"The Company has been transitioning to become focused on providing customers intelligent Business Process Automation technologies through the growth and development of its intellectual property portfolio. This has led to changes in the financial structure as follows: All the assets and stock in the Company's call center were sold.... During May 2004, the Company sold its U.S. Convergion, Inc., subsidiary to Sylvia through a stock purchase agreement. The sale resulted in that business segment being accounted for as a discontinued operation...."
The financial picture looked bleak in 2004, with operating losses in the previous two years noted in their Form 10-KSB filed August 31, 2004. The independent public accountants said there was "substantial doubt about the Company's ability to continue as a going concern" at that time. The report notes that management "believes that the raising of capital over the past few months has mitigated the doubts about its continuing as a going concern." But the report expresses some continued doubts.
You don't want to miss the legal history on page 15.
The Economist, in a must-read article providing a bleak overview of the current patent mess we all find ourselves in, quotes what it wrote about patents in 1851:
The granting [of] patents "inflames cupidity", excites fraud, stimulates men to run after schemes that may enable them to levy a tax on the public, begets disputes and quarrels betwixt inventors, provokes endless lawsuits. . . The principle of the law from which such consequences flow cannot be just.
Amen, brother. In modern English, it's saying that patent law encourages greed, fraud, schemes to set up tollbooths on the public's use of common and universally used technology, and endless litigation, and that any law that has such unpleasant results can't be just. Everyone used to know in the 1800s that patents were dangerous and should be granted only sparingly. Now, in a twist on the dot.com 90's headstrong greed bubble, the new moneymaker is patents and patent litigation, what Mark Webbink of Red Hat, quoted in the Economist, calls a "patent bubble". Is that a basis for a sound economy? How did the dot.com madness play out?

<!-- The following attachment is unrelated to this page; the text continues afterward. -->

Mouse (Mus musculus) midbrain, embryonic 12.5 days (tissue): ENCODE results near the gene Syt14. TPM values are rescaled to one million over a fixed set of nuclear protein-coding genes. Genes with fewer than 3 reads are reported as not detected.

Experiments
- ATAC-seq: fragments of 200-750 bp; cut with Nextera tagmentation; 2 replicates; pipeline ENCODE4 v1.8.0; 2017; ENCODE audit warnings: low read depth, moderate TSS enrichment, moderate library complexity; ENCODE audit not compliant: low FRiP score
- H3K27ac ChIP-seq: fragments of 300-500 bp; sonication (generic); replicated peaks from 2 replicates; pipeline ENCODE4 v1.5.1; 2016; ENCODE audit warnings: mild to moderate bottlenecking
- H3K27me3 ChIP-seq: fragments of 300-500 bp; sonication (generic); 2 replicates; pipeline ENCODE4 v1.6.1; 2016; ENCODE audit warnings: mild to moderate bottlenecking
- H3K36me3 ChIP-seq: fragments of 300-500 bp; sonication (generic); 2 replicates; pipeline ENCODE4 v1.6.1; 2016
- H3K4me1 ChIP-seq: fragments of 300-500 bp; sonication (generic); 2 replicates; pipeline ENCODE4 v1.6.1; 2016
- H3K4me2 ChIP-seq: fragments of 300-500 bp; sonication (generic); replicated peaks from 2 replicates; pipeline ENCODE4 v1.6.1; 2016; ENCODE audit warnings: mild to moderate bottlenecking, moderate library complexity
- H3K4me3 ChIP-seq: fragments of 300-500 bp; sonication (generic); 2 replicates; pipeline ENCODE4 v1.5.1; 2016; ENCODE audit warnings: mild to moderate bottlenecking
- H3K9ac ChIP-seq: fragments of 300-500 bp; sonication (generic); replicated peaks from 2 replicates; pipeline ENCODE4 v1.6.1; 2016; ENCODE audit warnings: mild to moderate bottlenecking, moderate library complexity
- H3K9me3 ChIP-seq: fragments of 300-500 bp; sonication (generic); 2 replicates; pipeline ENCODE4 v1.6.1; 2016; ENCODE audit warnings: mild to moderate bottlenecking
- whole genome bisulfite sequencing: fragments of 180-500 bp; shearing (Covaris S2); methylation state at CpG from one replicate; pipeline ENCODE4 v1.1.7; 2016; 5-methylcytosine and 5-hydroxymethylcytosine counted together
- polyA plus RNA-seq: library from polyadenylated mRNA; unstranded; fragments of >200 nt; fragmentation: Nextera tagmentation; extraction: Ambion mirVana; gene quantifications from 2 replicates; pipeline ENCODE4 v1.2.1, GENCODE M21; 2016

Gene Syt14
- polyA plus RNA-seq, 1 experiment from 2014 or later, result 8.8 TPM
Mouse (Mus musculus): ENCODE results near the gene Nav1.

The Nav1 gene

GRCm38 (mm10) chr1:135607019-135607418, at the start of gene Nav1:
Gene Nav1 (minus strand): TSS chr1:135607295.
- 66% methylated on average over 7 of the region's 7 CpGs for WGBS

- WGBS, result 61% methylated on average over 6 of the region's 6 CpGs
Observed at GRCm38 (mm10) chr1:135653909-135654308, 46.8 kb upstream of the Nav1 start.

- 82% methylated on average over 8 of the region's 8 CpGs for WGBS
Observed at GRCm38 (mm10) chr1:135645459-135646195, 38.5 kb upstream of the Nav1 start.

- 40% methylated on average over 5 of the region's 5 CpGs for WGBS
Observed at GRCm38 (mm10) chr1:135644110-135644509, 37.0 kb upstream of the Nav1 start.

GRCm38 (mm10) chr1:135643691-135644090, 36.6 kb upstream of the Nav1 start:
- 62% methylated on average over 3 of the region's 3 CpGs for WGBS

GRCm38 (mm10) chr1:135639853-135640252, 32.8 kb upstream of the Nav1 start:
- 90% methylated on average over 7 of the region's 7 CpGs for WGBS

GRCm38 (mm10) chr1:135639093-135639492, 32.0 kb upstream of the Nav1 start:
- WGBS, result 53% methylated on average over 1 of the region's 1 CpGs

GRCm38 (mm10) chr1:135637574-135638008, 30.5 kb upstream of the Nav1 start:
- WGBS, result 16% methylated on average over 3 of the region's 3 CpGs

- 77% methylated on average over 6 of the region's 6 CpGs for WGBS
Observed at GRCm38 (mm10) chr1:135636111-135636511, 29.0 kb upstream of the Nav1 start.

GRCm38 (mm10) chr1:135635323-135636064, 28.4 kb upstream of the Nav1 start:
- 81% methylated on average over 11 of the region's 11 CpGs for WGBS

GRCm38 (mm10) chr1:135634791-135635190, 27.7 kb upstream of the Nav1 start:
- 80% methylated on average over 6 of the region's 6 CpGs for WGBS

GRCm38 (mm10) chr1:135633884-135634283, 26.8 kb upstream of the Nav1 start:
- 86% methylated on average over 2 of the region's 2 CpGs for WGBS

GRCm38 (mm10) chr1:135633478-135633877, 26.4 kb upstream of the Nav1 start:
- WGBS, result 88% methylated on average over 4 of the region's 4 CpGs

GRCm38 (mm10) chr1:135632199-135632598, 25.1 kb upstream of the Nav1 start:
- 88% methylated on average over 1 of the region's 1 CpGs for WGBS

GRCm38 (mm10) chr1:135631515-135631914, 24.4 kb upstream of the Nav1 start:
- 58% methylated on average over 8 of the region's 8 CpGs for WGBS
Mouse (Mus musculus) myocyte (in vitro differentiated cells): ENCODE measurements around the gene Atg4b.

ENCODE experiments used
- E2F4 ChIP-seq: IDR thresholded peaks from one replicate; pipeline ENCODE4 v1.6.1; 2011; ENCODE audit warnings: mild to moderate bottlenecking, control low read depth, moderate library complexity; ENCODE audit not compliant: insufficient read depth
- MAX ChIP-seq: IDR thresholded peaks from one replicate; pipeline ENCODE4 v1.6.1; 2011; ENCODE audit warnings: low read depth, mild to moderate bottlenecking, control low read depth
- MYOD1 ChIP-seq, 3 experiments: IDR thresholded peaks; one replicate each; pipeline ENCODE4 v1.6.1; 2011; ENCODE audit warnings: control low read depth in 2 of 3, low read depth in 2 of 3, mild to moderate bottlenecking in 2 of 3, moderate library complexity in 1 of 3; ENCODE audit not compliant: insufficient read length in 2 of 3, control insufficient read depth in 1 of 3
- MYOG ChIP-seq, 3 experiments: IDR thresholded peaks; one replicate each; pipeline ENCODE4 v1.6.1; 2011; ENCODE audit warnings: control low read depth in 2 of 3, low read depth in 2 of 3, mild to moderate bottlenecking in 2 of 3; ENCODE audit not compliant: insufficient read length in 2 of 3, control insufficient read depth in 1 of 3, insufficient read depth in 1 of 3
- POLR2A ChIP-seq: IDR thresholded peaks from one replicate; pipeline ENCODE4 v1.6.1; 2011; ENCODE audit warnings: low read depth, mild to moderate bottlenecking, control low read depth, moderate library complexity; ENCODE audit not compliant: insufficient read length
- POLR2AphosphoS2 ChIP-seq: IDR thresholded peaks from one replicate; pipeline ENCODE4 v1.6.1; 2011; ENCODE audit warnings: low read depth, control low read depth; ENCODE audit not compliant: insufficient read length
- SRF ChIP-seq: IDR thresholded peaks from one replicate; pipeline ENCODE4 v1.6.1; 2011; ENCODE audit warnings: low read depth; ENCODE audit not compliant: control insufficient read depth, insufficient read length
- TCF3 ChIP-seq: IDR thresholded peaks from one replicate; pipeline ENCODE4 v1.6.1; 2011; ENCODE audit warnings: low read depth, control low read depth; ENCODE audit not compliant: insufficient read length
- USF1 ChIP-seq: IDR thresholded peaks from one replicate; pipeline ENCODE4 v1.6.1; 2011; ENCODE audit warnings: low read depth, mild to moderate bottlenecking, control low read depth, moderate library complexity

I hope standards bodies take very seriously their responsibility to protect the overarching public interest by insisting on unencumbered standards. And the UPTO needs to seriously revamp its policies or someone needs to rewrite the law so it achieves a better and more rational result. As the Economist reminds us, the original purpose of patent law was to benefit the public:
Before the 18th century, innovations were mainly kept secret through trade guilds. Sometimes monarchs capriciously granted indefinite exclusive rights to someone they favoured. Intellectual-property law was meant to remedy this by requiring the invention to be vetted by experts, limiting the right to a set period and making knowledge more widely accessible through public disclosure. Its development was part of the drive towards democracy and capitalism and the abolition of royal privileges and monopolies. . . .
But when talking to executives in the technology firms themselves, the language you hear most often is that of “the arms race” and “mutually assured destruction”. Companies amass patents as much to defend themselves against attacks by their competitors as to protect their inventions. Many technology companies have recently championed reform of the patent system to deal with spuriously awarded patents, licensing extortion and massive lawsuits. “There is a broad recognition in the US that the patent system, if not reformed, will...begin to impede American competitiveness around the world,” says Bruce Sewell, general counsel of Intel, the world's biggest chipmaker.
Scientigo is just a symptom. But like any symptom, it reflects an underlying disease process. Whether or not Scientigo represents anyone's strategy beyond its own inflamed cupidity, I think the bottom line is this: loopholes in the law that allow something like this to happen need to be closed. Scientigo's CEO is quoted in the ZDNET article as saying:
"We're not interested in having us against the world. We're just looking for ways to leverage an asset; we have pretty concrete proof that makes us feel comfortable saying it is an asset," Bryant said.
But that's just it. It *is* Scientigo against the world, because we have competing interests. And while I hope for a cure for the underlying disease, as a person with a really nasty flu today, I can say categorically that symptomatic relief will do when no immediate cure is at hand. I hope others will build on this research I've done, so that at least the symptoms can be dealt with appropriately, while we longingly await a complete cure.